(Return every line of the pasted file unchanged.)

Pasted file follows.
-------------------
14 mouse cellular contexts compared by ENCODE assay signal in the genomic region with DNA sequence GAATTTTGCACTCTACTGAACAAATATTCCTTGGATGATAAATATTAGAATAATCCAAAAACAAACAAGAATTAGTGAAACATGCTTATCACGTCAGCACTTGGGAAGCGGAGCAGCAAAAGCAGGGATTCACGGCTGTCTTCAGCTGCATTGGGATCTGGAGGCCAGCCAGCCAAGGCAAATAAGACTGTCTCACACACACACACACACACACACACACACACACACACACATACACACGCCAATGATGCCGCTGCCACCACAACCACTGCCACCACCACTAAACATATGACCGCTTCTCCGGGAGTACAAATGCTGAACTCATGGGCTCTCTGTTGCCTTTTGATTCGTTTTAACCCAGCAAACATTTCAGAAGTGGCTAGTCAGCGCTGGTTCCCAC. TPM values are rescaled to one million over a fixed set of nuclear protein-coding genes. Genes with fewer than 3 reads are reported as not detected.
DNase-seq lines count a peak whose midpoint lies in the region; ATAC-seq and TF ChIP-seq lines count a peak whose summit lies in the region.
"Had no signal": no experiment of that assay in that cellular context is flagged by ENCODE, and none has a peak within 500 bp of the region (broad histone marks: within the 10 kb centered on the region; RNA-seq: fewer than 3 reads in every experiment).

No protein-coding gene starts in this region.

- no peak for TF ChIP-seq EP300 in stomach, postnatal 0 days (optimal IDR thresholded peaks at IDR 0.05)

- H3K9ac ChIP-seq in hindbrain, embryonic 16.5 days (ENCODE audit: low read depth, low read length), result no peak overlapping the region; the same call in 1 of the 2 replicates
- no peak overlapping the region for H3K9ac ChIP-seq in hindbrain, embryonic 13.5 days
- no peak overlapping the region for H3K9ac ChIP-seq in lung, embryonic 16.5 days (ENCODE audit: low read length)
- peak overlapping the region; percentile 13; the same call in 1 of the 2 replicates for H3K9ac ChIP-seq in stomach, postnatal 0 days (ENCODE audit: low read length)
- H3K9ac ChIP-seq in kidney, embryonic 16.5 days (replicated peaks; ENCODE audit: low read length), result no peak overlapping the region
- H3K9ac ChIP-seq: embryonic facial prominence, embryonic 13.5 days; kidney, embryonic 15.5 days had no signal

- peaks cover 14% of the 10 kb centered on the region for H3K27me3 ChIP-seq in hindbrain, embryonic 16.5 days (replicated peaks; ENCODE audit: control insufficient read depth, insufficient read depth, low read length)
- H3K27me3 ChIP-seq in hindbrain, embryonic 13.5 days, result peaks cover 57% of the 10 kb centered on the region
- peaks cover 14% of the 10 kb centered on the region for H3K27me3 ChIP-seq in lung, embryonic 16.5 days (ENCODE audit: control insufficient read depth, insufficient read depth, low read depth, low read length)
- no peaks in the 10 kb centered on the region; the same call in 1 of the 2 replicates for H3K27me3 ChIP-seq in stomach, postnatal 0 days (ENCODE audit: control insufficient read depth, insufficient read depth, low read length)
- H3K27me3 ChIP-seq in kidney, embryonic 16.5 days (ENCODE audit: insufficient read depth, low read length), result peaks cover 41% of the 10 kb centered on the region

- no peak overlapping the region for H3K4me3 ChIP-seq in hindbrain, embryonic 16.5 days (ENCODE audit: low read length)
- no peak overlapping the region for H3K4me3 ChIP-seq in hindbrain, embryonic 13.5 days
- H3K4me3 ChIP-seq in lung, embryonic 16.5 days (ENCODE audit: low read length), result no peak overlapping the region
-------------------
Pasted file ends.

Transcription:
14 mouse cellular contexts compared by ENCODE assay signal in the genomic region with DNA sequence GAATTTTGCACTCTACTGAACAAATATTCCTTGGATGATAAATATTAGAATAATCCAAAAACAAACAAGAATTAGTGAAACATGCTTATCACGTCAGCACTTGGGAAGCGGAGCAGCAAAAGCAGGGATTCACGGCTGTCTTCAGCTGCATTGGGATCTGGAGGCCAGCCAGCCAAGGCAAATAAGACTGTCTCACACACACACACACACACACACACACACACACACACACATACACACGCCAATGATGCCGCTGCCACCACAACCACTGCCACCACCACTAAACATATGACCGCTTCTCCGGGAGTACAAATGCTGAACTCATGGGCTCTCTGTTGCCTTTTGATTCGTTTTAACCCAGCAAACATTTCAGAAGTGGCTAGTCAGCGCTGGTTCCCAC. TPM values are rescaled to one million over a fixed set of nuclear protein-coding genes. Genes with fewer than 3 reads are reported as not detected.
DNase-seq lines count a peak whose midpoint lies in the region; ATAC-seq and TF ChIP-seq lines count a peak whose summit lies in the region.
"Had no signal": no experiment of that assay in that cellular context is flagged by ENCODE, and none has a peak within 500 bp of the region (broad histone marks: within the 10 kb centered on the region; RNA-seq: fewer than 3 reads in every experiment).

No protein-coding gene starts in this region.

- no peak for TF ChIP-seq EP300 in stomach, postnatal 0 days (optimal IDR thresholded peaks at IDR 0.05)

- H3K9ac ChIP-seq in hindbrain, embryonic 16.5 days (ENCODE audit: low read depth, low read length), result no peak overlapping the region; the same call in 1 of the 2 replicates
- no peak overlapping the region for H3K9ac ChIP-seq in hindbrain, embryonic 13.5 days
- no peak overlapping the region for H3K9ac ChIP-seq in lung, embryonic 16.5 days (ENCODE audit: low read length)
- peak overlapping the region; percentile 13; the same call in 1 of the 2 replicates for H3K9ac ChIP-seq in stomach, postnatal 0 days (ENCODE audit: low read length)
- H3K9ac ChIP-seq in kidney, embryonic 16.5 days (replicated peaks; ENCODE audit: low read length), result no peak overlapping the region
- H3K9ac ChIP-seq: embryonic facial prominence, embryonic 13.5 days; kidney, embryonic 15.5 days had no signal

- peaks cover 14% of the 10 kb centered on the region for H3K27me3 ChIP-seq in hindbrain, embryonic 16.5 days (replicated peaks; ENCODE audit: control insufficient read depth, insufficient read depth, low read length)
- H3K27me3 ChIP-seq in hindbrain, embryonic 13.5 days, result peaks cover 57% of the 10 kb centered on the region
- peaks cover 14% of the 10 kb centered on the region for H3K27me3 ChIP-seq in lung, embryonic 16.5 days (ENCODE audit: control insufficient read depth, insufficient read depth, low read depth, low read length)
- no peaks in the 10 kb centered on the region; the same call in 1 of the 2 replicates for H3K27me3 ChIP-seq in stomach, postnatal 0 days (ENCODE audit: control insufficient read depth, insufficient read depth, low read length)
- H3K27me3 ChIP-seq in kidney, embryonic 16.5 days (ENCODE audit: insufficient read depth, low read length), result peaks cover 41% of the 10 kb centered on the region

- no peak overlapping the region for H3K4me3 ChIP-seq in hindbrain, embryonic 16.5 days (ENCODE audit: low read length)
- no peak overlapping the region for H3K4me3 ChIP-seq in hindbrain, embryonic 13.5 days
- H3K4me3 ChIP-seq in lung, embryonic 16.5 days (ENCODE audit: low read length), result no peak overlapping the region